A Collaborative HIV Resistance Response Database Initiative: Predicting Virological Response Using Neural Network Models

Poster presentation at:

International HIV Drug Resistance Workshop

2nd July 2002 - 5th July 2002

Seville, Spain

Wang D, DeGruttola V, Hammer S, Harrigan R, Larder BA, Wegner S, Winslow D & Zazzi M. On Behalf of The HIV Resistance Response Database Initiative (RDI)

Background The goal of the RDI is to create a sufficiently large relational database to correlate baseline HIV-1 resistance genotypes and drug therapy to virological response. Initially, we wished to calculate the approximate database size required to derive significant relational algorithms and to develop predictive neural network (NN) models.

Methods Baseline genotype, viral load (VL) and treatment data, plus week 24 VL from clinical studies is being collected in a customised Oracle database. We aim to collect data from 5000 - 10,000 individuals. Power calculations for database size were based on complex (12 drugs and 49 mutations) or simplified (6 drugs and 31 mutations) data input parameters. 400 patient samples from the Vigilance II trial were used to derive 700 'cases' (VL from weeks 0-8, 0-16, or 0-24) for NN training of a complex and simplified model.

Results The complex input parameters gave an approximate required database size of >9500 patient samples to obtain a high predictive accuracy and using the simplified parameters, a requirement for >5000 samples was estimated. Training of both NN models using the 700 patient cases was surprisingly successful. For the complex NN model, the correlation between the predicted and actual absolute VL change for the training set gave an value of 0.85 (p<0.0001). In independent test and validation sets, this correlation was less accurate, but nonetheless highly significant, giving an average value of 0.5A+-0.05 (p<0.0001). The VL trajectory was correctly predicted in 75% (A+-1.8%) of cases in the test sets by the complex NN model. Of interest, the simplified NN model appeared slightly less accurate in predicting absolute VL change (average = 0.47A+-0.05 for test and validation sets) or the VL trajectory (72A+-1.8% correct for the test and validation sets). However, these differences between the two models were not statistically significant (p>0.05). The complex model was used to predict 'in silico' VL response using a hypothetical genotype (RT mutations at codons: 41, 67. 118, 210, 215; Protease inhibitor mutations at codons: 10, 46, 82, 90) and a variety of treatment regimens. The following was the order of superior predicted potency of the regimens tested: AZT/3TC/LPV/rtv > d4T/ddI/LPV/rtv > AZT/3TC/IDV > d4T/ddI/IDV.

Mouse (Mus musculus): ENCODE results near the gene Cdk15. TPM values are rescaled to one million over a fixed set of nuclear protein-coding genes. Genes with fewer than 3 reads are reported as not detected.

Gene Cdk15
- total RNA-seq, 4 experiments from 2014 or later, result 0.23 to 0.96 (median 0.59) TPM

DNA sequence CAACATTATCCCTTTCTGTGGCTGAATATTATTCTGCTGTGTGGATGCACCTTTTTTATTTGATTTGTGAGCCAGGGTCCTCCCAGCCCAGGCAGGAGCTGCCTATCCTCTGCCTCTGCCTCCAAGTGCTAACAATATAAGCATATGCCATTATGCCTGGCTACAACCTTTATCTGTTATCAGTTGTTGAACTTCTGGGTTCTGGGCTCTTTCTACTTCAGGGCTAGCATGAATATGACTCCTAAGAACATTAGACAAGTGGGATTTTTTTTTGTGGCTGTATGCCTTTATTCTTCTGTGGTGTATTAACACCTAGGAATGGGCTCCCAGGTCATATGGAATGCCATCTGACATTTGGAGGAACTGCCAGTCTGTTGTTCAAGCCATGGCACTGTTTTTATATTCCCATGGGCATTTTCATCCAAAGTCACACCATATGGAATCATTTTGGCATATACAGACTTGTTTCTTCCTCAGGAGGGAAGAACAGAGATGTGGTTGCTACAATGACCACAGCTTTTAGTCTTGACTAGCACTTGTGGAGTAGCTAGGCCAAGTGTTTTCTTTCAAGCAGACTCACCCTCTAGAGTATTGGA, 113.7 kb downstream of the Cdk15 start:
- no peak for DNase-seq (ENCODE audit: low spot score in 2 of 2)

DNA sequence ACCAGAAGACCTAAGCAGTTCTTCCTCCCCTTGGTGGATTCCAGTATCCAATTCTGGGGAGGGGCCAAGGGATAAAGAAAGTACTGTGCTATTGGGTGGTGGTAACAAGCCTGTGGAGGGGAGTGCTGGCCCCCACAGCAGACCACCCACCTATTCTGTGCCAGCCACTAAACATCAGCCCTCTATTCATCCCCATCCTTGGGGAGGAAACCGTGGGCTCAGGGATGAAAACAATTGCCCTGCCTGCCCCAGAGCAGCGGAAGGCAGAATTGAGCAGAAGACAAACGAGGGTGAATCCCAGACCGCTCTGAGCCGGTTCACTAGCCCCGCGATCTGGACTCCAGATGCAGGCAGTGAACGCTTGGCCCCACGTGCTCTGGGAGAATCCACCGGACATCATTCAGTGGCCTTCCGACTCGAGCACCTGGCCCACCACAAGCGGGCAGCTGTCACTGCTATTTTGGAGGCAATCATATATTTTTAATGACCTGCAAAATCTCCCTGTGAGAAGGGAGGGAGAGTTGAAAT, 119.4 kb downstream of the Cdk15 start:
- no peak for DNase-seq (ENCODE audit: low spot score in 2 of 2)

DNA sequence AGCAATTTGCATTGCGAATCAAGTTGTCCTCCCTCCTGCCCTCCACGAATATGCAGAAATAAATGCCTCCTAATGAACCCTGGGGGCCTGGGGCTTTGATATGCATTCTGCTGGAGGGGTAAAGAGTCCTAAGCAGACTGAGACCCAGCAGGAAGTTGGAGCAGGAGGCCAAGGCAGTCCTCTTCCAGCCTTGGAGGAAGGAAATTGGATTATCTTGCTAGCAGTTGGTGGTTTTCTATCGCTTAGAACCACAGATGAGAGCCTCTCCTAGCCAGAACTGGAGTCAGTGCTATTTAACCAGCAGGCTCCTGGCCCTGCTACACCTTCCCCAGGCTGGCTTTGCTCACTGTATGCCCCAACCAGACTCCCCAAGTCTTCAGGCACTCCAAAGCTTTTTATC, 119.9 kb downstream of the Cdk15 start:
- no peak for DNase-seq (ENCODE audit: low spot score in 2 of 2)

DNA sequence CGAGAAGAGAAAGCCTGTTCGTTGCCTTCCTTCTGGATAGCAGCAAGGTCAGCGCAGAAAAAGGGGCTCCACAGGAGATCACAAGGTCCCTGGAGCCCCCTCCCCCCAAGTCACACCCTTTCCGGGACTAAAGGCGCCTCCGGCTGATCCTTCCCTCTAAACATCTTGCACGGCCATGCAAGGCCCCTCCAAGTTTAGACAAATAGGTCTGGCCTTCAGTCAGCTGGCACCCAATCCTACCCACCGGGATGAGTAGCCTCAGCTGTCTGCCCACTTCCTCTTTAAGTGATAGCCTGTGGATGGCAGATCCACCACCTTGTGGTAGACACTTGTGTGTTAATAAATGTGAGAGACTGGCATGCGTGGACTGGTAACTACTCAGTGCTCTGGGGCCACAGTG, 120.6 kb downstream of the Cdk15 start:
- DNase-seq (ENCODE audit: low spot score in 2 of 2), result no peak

Conclusions Estimation of sample size revealed that a database will require large numbers to derive sophisticated predictive virological response algorithms. Initial development of NN models resulted in successful training with a limited dataset and demonstrated that it is possible to use this approach to predict the absolute VL change and VL trajectory from complex input variables. However, training with larger data sets will be required to increase accuracy and determine which of the two NN models is superior.

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